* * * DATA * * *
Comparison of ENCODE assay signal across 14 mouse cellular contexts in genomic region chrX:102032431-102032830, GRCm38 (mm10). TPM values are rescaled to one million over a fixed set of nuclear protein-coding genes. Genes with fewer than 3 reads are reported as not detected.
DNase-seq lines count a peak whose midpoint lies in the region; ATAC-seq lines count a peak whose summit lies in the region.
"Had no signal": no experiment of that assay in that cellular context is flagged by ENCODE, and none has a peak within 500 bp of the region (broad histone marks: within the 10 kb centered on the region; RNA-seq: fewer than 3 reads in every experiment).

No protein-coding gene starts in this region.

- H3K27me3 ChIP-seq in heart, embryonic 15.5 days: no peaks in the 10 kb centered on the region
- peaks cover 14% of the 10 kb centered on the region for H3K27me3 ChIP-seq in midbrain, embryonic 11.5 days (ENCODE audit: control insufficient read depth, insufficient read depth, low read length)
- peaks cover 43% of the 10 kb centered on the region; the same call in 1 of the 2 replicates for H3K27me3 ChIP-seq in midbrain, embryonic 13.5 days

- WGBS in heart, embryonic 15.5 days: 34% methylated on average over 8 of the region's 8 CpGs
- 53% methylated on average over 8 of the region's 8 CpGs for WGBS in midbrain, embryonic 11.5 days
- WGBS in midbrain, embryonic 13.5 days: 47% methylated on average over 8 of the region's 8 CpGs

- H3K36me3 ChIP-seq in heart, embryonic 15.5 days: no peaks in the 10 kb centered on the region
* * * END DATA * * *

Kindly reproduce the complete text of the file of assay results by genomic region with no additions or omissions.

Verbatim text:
Comparison of ENCODE assay signal across 14 mouse cellular contexts in genomic region chrX:102032431-102032830, GRCm38 (mm10). TPM values are rescaled to one million over a fixed set of nuclear protein-coding genes. Genes with fewer than 3 reads are reported as not detected.
DNase-seq lines count a peak whose midpoint lies in the region; ATAC-seq lines count a peak whose summit lies in the region.
"Had no signal": no experiment of that assay in that cellular context is flagged by ENCODE, and none has a peak within 500 bp of the region (broad histone marks: within the 10 kb centered on the region; RNA-seq: fewer than 3 reads in every experiment).

No protein-coding gene starts in this region.

- H3K27me3 ChIP-seq in heart, embryonic 15.5 days: no peaks in the 10 kb centered on the region
- peaks cover 14% of the 10 kb centered on the region for H3K27me3 ChIP-seq in midbrain, embryonic 11.5 days (ENCODE audit: control insufficient read depth, insufficient read depth, low read length)
- peaks cover 43% of the 10 kb centered on the region; the same call in 1 of the 2 replicates for H3K27me3 ChIP-seq in midbrain, embryonic 13.5 days

- WGBS in heart, embryonic 15.5 days: 34% methylated on average over 8 of the region's 8 CpGs
- 53% methylated on average over 8 of the region's 8 CpGs for WGBS in midbrain, embryonic 11.5 days
- WGBS in midbrain, embryonic 13.5 days: 47% methylated on average over 8 of the region's 8 CpGs

- H3K36me3 ChIP-seq in heart, embryonic 15.5 days: no peaks in the 10 kb centered on the region